• According to the Fukuda criteria, diagnostic work-up yields a final diagnosis of chronic fatigue (CF) or chronic fatigue syndrome (CFS).
  • 18 <= age <= 65
  • Polysomnography Test (PSG) demonstrates an apnea-hypopnea index (AHI) >=15, as evidence for obstructive sleep apnea (OSA).
  • Female patient of childbearing potential (premenopausal female biologically capable of becoming pregnant) has a confirmed negative pregnancy test at the start of the Continuous Positive Airway Pressure (CPAP) trial and has to employ an acceptable method of birth control.
  • Written, signed and dated informed consent must be obtained from each patient.
  • Patient able to understand and follow the requirements of the study and to comply.
  • Willing to abstain from taking any medication or treatment prohibited in the protocol.

Exclusion Criteria:

  • Patients primarily referred for Excessive Daytime Sleepiness (EDS) or snoring.
  • Fatigue that is explained by medical or psychiatric causes.
  • 18 > age > 65
  • Apnea-Hypopnea Index (AHI) < 15
  • Body Mass Index (BMI) >= 40, calculated as weight(m)/(height (m))²
  • Parasomnia
  • Severe sleepiness with (Epworth Sleepiness Scale) ESS >= 16 (=15% of the Chronic fatigue syndrome (CFS) population)
  • Tonsillar hypertrophy (Friedman grade III and IV tonsils)
  • Signs of nasal obstruction, including chronic use of topical nasal drugs.
  • Earlier CPAP treatment
  • Physical and mental disability that compromises the normal use of CPAP
  • CPAP intolerance
  • Current use of sedative (benzodiazepine and non-benzodiazepine GABA-esgic agonist) or antidepressant medication for a time period inferior to 3 weeks.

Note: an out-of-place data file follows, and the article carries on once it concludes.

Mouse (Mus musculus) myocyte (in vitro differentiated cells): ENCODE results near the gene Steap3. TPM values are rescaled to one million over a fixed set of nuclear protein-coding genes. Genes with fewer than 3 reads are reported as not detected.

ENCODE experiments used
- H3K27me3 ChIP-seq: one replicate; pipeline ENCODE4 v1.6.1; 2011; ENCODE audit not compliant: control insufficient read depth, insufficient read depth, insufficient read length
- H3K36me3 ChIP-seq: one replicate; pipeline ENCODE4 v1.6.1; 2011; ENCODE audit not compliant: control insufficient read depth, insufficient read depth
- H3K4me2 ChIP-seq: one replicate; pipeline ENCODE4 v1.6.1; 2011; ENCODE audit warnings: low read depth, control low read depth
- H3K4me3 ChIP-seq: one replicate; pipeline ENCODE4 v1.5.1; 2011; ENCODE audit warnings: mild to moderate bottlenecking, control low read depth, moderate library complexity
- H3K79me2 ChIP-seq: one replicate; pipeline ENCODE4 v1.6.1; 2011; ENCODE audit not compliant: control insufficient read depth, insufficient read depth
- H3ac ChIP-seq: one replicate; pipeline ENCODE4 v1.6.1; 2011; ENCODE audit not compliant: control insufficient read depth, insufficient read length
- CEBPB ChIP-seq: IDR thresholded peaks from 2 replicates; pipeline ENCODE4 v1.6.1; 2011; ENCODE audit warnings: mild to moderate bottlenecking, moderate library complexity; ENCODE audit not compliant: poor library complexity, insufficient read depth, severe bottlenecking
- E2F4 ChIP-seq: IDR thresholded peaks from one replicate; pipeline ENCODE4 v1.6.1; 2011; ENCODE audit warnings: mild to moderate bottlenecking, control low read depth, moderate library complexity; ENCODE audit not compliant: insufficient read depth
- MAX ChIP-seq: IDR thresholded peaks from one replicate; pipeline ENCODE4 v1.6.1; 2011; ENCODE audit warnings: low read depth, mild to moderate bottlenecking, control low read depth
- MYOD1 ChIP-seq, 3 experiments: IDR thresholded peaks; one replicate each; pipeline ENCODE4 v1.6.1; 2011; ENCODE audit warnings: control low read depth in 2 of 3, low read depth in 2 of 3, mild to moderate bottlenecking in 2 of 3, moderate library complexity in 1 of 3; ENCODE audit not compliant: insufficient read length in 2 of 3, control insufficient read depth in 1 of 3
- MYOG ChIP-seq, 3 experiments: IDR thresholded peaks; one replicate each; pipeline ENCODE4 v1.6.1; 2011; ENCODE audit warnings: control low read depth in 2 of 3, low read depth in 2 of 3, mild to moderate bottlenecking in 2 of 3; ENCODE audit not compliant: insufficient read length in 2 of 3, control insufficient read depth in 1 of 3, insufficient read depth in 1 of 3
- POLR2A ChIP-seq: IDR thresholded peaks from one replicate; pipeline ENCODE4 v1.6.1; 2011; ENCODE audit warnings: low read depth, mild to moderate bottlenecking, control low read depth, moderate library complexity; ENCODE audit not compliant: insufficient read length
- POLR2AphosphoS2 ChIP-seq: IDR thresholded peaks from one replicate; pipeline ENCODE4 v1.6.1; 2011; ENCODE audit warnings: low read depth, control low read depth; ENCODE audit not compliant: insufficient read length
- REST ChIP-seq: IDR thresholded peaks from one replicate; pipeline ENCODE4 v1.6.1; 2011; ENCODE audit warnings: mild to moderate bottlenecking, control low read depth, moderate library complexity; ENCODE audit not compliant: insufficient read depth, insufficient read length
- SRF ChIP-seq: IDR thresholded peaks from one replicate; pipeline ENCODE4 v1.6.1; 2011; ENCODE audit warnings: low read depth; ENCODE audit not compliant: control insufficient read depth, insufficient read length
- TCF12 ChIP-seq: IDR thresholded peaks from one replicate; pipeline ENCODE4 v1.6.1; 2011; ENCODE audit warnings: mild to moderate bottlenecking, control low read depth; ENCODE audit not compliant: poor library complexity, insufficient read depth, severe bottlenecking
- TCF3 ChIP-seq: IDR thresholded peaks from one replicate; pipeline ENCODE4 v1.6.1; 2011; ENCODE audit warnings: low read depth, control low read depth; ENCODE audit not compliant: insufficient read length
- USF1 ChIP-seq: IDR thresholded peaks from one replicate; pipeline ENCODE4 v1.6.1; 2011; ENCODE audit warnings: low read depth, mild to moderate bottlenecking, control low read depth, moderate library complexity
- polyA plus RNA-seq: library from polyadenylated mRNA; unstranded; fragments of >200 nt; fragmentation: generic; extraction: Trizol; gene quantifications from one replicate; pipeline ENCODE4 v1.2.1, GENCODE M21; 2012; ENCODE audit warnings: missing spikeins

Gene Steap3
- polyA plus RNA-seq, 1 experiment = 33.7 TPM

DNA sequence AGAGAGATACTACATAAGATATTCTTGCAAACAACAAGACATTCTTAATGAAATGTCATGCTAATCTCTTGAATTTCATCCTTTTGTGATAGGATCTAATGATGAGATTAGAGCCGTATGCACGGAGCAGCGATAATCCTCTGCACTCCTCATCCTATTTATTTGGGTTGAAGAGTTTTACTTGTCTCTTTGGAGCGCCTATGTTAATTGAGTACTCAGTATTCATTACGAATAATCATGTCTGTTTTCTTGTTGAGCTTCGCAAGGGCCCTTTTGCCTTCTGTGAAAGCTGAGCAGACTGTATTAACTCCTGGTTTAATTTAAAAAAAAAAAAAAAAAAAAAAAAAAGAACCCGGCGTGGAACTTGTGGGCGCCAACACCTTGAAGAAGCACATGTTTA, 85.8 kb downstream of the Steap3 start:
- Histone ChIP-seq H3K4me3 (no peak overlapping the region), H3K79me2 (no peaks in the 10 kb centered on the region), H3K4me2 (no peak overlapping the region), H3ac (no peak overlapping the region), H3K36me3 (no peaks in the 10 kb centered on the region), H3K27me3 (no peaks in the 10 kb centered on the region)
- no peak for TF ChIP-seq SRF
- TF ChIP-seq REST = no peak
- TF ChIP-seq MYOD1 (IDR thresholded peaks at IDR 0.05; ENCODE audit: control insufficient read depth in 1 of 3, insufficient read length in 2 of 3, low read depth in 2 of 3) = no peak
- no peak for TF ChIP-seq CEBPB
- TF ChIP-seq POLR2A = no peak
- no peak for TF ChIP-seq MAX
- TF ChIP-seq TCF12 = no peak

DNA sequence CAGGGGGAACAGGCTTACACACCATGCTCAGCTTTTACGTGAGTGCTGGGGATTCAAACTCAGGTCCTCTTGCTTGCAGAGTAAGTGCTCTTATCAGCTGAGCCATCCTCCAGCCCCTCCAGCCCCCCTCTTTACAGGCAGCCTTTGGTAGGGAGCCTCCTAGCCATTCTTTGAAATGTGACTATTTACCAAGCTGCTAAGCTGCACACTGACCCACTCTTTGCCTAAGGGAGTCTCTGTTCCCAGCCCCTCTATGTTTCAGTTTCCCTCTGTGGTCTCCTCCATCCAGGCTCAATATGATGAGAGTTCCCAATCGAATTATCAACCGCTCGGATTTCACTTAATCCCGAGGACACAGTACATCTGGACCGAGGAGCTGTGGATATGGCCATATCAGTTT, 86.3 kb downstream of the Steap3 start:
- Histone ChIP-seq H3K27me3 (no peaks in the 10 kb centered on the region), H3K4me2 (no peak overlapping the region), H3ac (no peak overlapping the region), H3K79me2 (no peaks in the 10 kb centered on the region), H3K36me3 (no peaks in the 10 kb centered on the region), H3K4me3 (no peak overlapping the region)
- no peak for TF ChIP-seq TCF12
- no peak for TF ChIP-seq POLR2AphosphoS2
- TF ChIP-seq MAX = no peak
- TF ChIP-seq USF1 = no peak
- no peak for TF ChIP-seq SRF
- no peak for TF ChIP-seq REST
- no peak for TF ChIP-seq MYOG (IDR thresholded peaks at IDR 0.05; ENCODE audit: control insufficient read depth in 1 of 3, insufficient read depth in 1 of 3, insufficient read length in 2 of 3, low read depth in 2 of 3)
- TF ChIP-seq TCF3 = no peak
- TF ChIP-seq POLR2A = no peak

• Female patient who is pregnant, lactating or has a positive pregnancy test result.
  Contacts and Locations
Please refer to this study by its ClinicalTrials.gov identifier: NCT01368718

Contacts
Contact: An Mariman, MD +3293223708 an.mariman@ugent.be

Locations
Belgium
Ghent University Hospital Not yet recruiting
Ghent, Belgium, 9000
Contact: An Mariman, MD         
Principal Investigator: An Mariman, MD         
Sponsors and Collaborators
University Hospital, Ghent
Investigators
Principal Investigator: An Mariman, MD Ghent University Hospital
  More Information

No publications provided

Responsible Party: University Hospital, Ghent
ClinicalTrials.gov Identifier: NCT01368718     History of Changes
Other Study ID Numbers: 2011/191
Study First Received: June 6, 2011
Last Updated: August 8, 2012
Health Authority: Belgium: Ethics Committee

Additional relevant MeSH terms:
Fatigue
Fatigue Syndrome, Chronic
Sleep Apnea Syndromes
Signs and Symptoms
Virus Diseases
Muscular Diseases
Musculoskeletal Diseases
Encephalomyelitis
Central Nervous System Diseases
Nervous System Diseases
Neuromuscular Diseases
Apnea
Respiration Disorders
Respiratory Tract Diseases
Sleep Disorders, Intrinsic
Dyssomnias
Sleep Disorders

ClinicalTrials.gov processed this record on April 17, 2014